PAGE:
Pulmonary Function Studies: These tests, which take about one hour and involve blowing into a plastic tube, are used to detect pulmonary (lung) disease. Specifically, pulmonary function studies detect and measure respiratory function abnormalities, spirometry lung volumes, diffusing capacity, vital capacity and forced vital capacity.
MVO2: Myochardial oxygenation tests (MVO2) are performed to measure the amount of oxygen the heart consumes during exercise. You will walk on a treadmill for approximately one hour while breathing into a plastic tube attached to a machine that measures oxygen consumption.
Right Heart Catheterization: A heart catheterization enables physicians to measure pressures in all four chambers of the heart through the insertion of a thin plastic tube or catheter into a vein in your neck. Patients receive a local anesthetic before undergoing the 30-45 minute catheterization procedure and may experience minimal discomfort from the test. Specifically, the catheterization procedure can:
- measure oxygen concentration, saturation, tension and pressure in the various heart chambers;
- detect shunts (diversions of blood flow);
- provide blood samples for analysis;
- determine cardiac output and pulmonary blood flow.
Electrocardiogram (EKG): By connecting electrical wires with suction cups at 10 points on your chest, arms and legs, doctors can observe the electrical activity of your heart and determine if there is damage or change to your heart muscle. Specifically, an EKG detects myocardial infarction and arterial sclerotic heart disease, cardiac arrhythmias, cardiac enlargement, electrolyte abnormalities, pericarditis and pericardial effusion.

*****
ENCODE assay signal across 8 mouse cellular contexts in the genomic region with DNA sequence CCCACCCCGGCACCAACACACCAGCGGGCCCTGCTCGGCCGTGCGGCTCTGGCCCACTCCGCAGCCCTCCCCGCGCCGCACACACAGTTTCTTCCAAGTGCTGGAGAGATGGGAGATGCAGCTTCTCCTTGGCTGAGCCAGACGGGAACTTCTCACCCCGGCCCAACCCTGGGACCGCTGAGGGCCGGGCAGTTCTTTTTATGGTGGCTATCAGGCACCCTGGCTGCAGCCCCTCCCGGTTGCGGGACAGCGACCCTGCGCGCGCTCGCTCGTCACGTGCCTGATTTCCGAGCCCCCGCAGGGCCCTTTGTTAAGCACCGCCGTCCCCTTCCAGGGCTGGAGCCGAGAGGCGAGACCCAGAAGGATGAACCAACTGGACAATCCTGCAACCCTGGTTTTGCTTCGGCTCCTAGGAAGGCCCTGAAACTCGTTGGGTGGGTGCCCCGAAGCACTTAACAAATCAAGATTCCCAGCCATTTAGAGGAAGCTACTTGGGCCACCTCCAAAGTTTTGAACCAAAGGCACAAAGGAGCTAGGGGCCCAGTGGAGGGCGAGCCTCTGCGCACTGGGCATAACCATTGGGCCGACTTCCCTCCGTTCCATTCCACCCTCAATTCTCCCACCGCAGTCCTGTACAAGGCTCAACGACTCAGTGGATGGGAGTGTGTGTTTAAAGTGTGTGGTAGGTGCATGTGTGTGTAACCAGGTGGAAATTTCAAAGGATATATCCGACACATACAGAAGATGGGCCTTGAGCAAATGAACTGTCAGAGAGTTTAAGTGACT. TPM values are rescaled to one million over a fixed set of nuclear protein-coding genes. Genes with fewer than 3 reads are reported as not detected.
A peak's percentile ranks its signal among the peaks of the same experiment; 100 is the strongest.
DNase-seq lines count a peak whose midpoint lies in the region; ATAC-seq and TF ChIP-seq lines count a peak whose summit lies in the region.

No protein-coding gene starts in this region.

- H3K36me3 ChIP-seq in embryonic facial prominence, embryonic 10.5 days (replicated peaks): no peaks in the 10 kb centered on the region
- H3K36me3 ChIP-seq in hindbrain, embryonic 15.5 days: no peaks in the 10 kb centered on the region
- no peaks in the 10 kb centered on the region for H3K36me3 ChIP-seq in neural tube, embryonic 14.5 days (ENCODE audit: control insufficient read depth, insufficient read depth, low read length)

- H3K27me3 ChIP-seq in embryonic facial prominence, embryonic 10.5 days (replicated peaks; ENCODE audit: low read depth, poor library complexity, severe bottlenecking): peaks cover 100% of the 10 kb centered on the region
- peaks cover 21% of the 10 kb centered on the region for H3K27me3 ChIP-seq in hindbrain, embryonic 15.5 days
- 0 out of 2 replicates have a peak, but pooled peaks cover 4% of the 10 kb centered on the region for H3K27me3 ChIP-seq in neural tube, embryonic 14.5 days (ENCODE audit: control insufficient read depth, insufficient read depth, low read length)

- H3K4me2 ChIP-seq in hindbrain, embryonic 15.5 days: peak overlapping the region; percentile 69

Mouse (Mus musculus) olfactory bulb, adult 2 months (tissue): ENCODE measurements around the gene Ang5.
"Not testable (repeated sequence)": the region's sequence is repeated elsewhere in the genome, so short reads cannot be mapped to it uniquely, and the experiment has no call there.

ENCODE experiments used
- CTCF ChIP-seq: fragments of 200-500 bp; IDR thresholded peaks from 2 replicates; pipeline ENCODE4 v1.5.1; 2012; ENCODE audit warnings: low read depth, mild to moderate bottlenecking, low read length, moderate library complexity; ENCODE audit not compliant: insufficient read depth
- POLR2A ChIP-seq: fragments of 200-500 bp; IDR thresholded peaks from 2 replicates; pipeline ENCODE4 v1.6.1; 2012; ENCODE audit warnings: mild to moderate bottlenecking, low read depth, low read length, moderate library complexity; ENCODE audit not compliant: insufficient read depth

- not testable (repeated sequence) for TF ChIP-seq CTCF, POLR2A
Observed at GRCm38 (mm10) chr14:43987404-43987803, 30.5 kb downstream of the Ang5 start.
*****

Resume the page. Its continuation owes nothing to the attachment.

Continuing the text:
Chest X-Ray: This test shows the position and size of your heart, lungs and blood vessels, as well as increased fluid that may be in or around the lungs but not causing any symptoms. Abnormal shadows, displacement or enlargement shown in the X-ray can be an indicator of heart failure.
Extensive blood work: You will have blood drawn to assess baseline electrolytes, iron levels and a complete blood count (CBC). Your blood will also be tested for hepatitis A, B and C, toxoplasmosis, cytomegalovirus (CMV) and HIV. Creatinine clearance is analyzed to indirectly measure renal function and thyroid and coagulation studies are performed. For men over age 40, a prostate specific antigen (PSA) blood test is completed to detect prostate cancer.
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Following the evaluation process, results from a patient's medical tests and physical are compiled along with the medical and psychosocial history. A selection committee comprised of heart team members involved in the patient's evaluation reviews this information and makes recommendations based on the patient's overall health. If treatment options such as surgery or conventional medical therapy are not suitable for the patient based on physical condition, he or she will be placed on the transplant waiting list.
After the selection committee meeting, you and a family member or friend will be asked to return to California Pacific to discuss the heart team's recommendations. This follow-up visit takes place about two weeks after your initial evaluation.